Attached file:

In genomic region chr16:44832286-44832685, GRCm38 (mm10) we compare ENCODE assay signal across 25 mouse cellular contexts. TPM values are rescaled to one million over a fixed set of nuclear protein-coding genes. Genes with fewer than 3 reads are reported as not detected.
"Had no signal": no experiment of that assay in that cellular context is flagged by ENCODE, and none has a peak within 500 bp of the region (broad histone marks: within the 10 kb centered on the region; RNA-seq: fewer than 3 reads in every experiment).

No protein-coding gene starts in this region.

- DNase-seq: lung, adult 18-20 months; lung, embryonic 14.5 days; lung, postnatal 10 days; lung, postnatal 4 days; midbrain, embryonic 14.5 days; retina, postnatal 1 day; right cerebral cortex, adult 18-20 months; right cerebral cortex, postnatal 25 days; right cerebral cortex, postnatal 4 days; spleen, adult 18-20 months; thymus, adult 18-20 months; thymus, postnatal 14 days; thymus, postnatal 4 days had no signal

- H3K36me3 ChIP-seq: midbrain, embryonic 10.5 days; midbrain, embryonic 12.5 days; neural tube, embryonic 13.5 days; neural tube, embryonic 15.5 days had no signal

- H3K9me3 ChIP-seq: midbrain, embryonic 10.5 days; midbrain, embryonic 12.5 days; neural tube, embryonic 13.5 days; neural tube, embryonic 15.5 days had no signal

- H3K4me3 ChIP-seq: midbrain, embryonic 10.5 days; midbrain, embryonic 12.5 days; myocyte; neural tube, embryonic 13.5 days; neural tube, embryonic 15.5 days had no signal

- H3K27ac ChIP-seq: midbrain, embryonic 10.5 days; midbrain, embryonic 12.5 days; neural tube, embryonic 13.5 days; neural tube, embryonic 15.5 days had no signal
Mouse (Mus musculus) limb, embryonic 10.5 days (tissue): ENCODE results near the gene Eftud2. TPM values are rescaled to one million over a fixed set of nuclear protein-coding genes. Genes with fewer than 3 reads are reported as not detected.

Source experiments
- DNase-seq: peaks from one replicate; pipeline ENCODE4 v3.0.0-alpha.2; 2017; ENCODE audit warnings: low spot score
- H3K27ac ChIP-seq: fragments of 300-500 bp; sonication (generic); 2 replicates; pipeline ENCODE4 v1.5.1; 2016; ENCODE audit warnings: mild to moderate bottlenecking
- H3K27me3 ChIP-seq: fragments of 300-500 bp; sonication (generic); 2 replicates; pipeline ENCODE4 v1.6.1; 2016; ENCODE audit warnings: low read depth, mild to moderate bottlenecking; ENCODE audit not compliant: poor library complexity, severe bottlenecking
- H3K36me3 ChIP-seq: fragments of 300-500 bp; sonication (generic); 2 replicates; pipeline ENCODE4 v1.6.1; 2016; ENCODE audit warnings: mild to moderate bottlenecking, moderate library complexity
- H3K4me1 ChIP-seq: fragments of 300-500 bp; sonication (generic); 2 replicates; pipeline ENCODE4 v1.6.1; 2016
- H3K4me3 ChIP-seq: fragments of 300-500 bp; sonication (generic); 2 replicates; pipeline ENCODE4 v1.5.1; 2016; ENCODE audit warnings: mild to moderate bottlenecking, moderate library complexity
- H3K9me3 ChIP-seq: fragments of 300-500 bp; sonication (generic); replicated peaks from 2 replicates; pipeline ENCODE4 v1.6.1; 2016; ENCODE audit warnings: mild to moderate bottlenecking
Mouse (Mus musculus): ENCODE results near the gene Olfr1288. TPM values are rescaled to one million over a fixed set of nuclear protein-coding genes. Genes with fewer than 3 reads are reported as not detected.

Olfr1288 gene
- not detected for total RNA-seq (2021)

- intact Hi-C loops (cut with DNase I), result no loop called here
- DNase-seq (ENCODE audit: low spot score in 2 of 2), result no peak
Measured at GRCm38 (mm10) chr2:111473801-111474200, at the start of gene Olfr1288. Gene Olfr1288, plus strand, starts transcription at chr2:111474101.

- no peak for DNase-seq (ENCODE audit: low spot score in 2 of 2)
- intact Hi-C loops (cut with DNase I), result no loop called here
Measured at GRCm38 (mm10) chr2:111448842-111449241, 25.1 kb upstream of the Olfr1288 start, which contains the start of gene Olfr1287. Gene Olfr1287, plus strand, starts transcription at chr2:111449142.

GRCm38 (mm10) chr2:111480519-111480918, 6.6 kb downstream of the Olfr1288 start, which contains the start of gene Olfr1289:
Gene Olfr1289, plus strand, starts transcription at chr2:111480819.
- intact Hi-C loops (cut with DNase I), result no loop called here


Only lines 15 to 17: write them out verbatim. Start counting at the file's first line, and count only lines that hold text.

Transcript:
- H3K4me1 ChIP-seq: fragments of 300-500 bp; sonication (generic); 2 replicates; pipeline ENCODE4 v1.6.1; 2016
- H3K4me3 ChIP-seq: fragments of 300-500 bp; sonication (generic); 2 replicates; pipeline ENCODE4 v1.5.1; 2016; ENCODE audit warnings: mild to moderate bottlenecking, moderate library complexity
- H3K9me3 ChIP-seq: fragments of 300-500 bp; sonication (generic); replicated peaks from 2 replicates; pipeline ENCODE4 v1.6.1; 2016; ENCODE audit warnings: mild to moderate bottlenecking